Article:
Read more: The Secret Behind Constructive Feedback Revealed.

Besides, you can make valuable conclusions by the way people react to your feedback. According to The Guardian, an emotionally intelligent personality perceives constructive criticism adequately and learns from their mistakes. 

Work on Their Emotional Intelligence on Individual Level

To be a trusted and respected leader and to have an impact on your team, you should focus on your subordinates. If you want to have a dream team, get to know everyone individually. In such a way, you will understand their behaviors and causes of their mistakes better and will have an opportunity to improve their performance. You can have weekly personal conversations after general meetings with those who have some troubles with their tasks or communication issues with colleagues. By having such short personal meetings you will not only show your empathy to an employee in need, help them resolve their issues, but also demonstrate a great example for other members. 

Besides, a psychologist is an absolutely great idea if you want to have a really emotionally intelligent team, and especially if you notice some gaps in your team and can’t improve the situation by yourself. By means of group and individual sessions, meetups, lectures, and webinars a psychologist will find an approach to every team member to develop necessary qualities in them. A psychologist can also provide you with some useful recommendations on how to behave in touchy situations with your colleagues and how to influence the team’s EQ.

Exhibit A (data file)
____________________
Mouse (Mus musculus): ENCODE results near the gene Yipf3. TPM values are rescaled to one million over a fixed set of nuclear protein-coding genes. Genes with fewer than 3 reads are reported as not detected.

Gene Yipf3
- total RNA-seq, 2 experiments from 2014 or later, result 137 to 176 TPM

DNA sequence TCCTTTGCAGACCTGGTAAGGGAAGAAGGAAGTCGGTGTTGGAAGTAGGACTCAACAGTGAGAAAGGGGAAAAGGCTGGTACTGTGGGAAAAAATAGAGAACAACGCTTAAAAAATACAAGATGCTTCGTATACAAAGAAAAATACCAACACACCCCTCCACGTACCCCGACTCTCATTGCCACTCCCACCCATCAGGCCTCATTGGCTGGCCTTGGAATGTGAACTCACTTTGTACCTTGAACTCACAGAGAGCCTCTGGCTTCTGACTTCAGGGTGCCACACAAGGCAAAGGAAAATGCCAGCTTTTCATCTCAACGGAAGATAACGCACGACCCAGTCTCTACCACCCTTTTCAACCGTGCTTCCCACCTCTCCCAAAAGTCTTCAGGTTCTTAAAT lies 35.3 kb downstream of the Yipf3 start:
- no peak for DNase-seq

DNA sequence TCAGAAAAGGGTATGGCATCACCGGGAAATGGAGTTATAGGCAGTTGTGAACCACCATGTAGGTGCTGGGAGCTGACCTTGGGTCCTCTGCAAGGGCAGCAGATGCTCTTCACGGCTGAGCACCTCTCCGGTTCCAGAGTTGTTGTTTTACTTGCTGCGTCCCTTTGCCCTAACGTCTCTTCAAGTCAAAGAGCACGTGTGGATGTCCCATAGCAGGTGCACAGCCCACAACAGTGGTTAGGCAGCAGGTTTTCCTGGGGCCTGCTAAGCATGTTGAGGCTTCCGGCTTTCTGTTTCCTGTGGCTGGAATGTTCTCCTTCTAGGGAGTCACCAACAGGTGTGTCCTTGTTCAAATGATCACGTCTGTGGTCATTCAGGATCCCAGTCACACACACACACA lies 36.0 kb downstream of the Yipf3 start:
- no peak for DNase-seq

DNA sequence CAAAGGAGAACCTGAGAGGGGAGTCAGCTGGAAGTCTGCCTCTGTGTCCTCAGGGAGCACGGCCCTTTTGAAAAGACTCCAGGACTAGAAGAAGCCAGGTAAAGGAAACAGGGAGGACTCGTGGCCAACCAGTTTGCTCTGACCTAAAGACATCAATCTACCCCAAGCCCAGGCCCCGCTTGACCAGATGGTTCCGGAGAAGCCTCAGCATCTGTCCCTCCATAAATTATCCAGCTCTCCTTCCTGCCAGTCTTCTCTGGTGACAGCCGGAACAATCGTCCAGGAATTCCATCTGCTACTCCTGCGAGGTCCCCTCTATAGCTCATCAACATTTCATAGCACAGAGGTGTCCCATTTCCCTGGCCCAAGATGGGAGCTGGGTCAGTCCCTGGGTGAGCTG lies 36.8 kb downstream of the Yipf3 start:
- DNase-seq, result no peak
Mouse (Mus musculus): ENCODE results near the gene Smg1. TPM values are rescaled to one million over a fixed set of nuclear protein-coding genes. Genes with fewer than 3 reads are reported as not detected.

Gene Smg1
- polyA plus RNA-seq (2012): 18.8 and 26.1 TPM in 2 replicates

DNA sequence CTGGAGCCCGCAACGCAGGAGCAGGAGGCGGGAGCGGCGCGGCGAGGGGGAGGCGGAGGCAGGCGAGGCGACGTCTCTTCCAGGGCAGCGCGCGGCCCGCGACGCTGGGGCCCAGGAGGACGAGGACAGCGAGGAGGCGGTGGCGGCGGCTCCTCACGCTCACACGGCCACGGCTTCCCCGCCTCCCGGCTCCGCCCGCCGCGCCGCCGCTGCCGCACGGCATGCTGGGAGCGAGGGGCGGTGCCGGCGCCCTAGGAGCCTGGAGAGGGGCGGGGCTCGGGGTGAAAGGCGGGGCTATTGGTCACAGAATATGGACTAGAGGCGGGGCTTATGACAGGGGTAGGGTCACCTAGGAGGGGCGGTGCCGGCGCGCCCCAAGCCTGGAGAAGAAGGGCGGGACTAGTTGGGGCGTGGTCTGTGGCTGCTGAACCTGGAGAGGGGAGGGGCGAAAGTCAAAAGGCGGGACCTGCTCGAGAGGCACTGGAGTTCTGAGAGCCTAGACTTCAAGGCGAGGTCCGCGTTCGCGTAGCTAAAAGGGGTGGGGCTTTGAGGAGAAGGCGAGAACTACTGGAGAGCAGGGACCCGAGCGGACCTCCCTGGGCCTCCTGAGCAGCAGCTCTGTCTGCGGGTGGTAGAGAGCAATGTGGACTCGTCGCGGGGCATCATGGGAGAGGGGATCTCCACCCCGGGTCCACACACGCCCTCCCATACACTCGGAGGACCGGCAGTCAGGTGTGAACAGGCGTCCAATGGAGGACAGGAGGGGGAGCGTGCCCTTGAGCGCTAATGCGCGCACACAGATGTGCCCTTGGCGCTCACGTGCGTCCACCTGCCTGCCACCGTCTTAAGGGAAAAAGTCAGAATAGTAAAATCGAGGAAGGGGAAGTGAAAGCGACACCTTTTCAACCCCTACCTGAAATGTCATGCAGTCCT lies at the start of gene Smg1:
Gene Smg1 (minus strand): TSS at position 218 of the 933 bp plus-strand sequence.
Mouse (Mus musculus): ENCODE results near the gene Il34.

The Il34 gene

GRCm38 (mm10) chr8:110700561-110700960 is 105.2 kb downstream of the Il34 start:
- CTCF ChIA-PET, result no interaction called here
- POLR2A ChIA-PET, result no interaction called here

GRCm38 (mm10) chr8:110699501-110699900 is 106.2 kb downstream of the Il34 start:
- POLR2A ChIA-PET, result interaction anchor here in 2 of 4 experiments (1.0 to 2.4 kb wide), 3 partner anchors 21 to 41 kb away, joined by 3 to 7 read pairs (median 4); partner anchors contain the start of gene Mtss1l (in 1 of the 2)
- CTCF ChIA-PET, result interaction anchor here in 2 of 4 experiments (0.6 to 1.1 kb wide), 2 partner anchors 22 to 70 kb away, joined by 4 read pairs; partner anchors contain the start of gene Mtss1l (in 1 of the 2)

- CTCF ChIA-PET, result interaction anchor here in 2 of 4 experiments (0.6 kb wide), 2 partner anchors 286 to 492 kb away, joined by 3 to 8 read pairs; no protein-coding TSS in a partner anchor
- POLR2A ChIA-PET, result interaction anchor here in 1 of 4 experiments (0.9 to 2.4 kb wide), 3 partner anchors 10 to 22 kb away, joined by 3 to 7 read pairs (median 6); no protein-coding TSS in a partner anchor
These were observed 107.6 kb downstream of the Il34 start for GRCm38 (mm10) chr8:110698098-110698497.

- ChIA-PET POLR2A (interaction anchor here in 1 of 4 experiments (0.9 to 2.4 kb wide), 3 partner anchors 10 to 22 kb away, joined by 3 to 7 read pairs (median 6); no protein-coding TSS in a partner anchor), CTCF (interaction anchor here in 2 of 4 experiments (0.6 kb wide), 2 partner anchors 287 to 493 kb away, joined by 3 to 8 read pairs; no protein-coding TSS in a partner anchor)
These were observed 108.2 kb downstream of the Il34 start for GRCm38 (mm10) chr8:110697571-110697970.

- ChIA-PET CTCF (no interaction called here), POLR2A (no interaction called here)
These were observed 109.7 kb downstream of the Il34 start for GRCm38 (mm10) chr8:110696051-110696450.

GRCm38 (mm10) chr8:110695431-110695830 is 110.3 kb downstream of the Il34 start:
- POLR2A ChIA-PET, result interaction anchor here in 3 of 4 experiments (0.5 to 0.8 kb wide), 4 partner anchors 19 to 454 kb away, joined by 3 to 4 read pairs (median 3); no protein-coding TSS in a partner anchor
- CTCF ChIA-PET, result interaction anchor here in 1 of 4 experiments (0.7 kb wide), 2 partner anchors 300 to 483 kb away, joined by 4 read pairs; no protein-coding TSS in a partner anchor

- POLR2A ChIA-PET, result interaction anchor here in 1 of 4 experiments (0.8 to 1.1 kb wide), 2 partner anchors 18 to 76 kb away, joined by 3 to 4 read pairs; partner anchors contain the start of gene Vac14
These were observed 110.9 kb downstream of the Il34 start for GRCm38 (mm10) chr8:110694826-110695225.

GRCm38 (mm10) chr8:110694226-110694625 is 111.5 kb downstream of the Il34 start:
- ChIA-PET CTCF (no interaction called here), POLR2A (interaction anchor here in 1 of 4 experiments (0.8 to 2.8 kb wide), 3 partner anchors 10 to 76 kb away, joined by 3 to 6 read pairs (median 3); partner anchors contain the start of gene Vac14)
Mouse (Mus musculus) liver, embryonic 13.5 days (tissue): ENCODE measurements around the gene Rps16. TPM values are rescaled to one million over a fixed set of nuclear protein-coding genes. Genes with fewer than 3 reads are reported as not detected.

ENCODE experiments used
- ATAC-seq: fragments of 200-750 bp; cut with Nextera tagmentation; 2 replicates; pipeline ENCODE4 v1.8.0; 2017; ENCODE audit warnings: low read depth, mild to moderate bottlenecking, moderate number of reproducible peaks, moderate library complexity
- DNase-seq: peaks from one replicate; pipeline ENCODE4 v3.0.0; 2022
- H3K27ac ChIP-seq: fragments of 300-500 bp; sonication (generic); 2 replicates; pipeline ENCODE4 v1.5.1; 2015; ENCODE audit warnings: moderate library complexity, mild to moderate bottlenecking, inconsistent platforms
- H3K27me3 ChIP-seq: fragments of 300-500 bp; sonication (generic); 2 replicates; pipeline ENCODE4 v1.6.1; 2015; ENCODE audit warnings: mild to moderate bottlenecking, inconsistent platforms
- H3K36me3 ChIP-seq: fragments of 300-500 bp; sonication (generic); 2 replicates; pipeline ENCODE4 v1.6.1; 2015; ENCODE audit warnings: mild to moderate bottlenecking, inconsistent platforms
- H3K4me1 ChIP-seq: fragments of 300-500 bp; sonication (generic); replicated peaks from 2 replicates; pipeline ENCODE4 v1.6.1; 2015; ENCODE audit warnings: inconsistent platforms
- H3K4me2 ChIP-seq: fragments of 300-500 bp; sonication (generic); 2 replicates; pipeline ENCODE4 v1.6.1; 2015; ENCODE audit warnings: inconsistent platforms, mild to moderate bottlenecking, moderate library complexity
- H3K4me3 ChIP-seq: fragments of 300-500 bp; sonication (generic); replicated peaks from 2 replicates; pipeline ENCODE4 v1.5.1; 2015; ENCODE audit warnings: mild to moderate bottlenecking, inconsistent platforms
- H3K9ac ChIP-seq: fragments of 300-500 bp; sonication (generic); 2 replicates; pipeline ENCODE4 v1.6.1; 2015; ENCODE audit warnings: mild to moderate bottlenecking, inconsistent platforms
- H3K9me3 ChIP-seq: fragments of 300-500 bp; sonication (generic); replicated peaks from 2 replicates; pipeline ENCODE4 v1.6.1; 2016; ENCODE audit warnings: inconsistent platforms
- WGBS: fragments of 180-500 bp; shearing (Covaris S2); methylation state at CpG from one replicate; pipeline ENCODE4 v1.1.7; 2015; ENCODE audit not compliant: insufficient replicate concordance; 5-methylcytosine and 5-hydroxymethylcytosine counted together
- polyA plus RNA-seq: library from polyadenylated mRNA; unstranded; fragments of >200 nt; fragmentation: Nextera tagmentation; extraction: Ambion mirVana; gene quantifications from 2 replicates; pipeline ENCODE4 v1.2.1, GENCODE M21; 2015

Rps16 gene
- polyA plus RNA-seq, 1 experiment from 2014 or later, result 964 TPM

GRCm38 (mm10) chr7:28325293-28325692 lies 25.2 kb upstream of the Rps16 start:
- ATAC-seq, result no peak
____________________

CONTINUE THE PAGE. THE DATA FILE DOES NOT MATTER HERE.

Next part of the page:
Make Your Employees a Real Team 

Team building activities are a great prerequisite for healthy relations in a team. People who work together should know each other not only as employees but also as personalities to be able to share their thoughts, ideas, and feelings with one another in an easy way. If there are no friendly and trustful relations in a team, conflicts can be much more serious and their resolution can be much more difficult, even if every team member has a mature level of EQ. Encourage them not only to be colleagues but also to try to know each other better and spend more time together. And if you can share this time with them, the results can be even greater.


Therefore, if you want to have your team work like a well-oiled machine, dwell upon the need to improve their emotional intelligence. If your employees can manage their emotions, interact with others, express their ideas and at the same time accept other people’s arguments and points of view, their collaboration will bring much more positive outcomes and in a faster way. But of course don’t forget about your own self-development, because an emotionally intelligent team starts with the leader.

Do you work on your own and your team’s EI?